Peter Murphy's book examines the tension between the material, economic pressures motivating poetry as an occupation, and traditional notions of the forces of literary history defining poetry as an art. It focuses on five writers in the Romantic period: James MacPherson, Robert Burns, James Hogg, Walter Scott, and William Wordsworth. The first four are Scottish; the economic and linguistic status of Scotland during the period makes its writers especially interesting as examples of poetic ambition. Murphy's study then crosses the border into England, offering a new perspective on Wordsworth's poetic ambition and career. Murphy's engagement throughout with the ballad revival yields fresh insights into some major concerns of the Romantic period: the interest in the primitive and the simple, experiments with poetic form, the problematics of loss, and the emergence of a new literary culture.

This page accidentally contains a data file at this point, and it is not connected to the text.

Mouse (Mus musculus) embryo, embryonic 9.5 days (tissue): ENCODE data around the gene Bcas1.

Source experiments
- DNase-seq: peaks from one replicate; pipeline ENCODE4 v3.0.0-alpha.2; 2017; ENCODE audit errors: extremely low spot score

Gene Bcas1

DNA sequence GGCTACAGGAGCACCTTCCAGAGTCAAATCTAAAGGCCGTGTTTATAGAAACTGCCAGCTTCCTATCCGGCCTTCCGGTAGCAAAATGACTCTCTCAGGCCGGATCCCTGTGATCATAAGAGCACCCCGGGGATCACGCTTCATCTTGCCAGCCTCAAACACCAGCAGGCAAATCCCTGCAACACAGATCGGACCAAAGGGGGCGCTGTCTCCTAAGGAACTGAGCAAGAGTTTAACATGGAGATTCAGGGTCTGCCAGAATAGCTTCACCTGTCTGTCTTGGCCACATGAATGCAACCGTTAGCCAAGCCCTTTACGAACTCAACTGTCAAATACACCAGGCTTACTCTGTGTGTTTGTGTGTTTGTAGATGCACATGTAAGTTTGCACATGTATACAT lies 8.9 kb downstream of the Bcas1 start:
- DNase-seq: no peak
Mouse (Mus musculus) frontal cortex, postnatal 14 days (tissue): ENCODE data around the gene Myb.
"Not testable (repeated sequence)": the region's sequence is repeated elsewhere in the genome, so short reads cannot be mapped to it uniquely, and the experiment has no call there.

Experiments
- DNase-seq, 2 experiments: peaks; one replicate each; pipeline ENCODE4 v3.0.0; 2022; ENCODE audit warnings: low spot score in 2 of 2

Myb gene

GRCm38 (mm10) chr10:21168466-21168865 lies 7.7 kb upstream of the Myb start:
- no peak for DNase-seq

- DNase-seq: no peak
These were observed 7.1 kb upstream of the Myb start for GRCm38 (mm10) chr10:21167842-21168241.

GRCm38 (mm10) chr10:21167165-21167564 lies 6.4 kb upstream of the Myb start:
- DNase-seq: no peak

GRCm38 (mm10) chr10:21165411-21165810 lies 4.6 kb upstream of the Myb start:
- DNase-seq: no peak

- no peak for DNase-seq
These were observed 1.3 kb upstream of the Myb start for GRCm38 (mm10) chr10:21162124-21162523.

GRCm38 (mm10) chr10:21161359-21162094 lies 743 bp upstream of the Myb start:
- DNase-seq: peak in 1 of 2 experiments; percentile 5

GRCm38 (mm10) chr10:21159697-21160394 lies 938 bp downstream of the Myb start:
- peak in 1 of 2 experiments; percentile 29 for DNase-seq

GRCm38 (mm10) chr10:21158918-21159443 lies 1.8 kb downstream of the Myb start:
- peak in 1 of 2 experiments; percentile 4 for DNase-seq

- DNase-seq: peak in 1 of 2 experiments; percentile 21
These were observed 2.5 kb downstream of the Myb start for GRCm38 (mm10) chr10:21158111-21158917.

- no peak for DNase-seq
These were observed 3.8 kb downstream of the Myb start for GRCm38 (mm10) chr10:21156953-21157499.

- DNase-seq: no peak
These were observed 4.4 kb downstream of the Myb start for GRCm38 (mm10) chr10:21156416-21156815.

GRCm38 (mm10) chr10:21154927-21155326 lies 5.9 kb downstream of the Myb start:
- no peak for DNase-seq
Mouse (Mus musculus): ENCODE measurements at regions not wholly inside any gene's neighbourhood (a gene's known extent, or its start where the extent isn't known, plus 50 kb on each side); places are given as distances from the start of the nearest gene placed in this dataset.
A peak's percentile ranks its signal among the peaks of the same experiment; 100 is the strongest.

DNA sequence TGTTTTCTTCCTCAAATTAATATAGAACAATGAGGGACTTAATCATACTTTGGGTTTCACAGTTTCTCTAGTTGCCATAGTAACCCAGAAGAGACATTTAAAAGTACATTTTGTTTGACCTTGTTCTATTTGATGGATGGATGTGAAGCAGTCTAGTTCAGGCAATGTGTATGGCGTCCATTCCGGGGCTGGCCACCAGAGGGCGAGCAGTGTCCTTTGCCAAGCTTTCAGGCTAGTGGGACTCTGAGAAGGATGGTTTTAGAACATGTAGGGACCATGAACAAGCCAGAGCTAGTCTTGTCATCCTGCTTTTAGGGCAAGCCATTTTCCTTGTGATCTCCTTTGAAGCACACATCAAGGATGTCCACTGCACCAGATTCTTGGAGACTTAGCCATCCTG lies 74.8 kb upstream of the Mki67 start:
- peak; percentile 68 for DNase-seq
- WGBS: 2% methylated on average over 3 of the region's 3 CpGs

Table of Contents
Introduction; 1. James MacPherson; 2. Robert Burns; 3. James Hogg; 4. Walter Scott; 5. William Wordsworth; Conclusion; Bibliography; Index.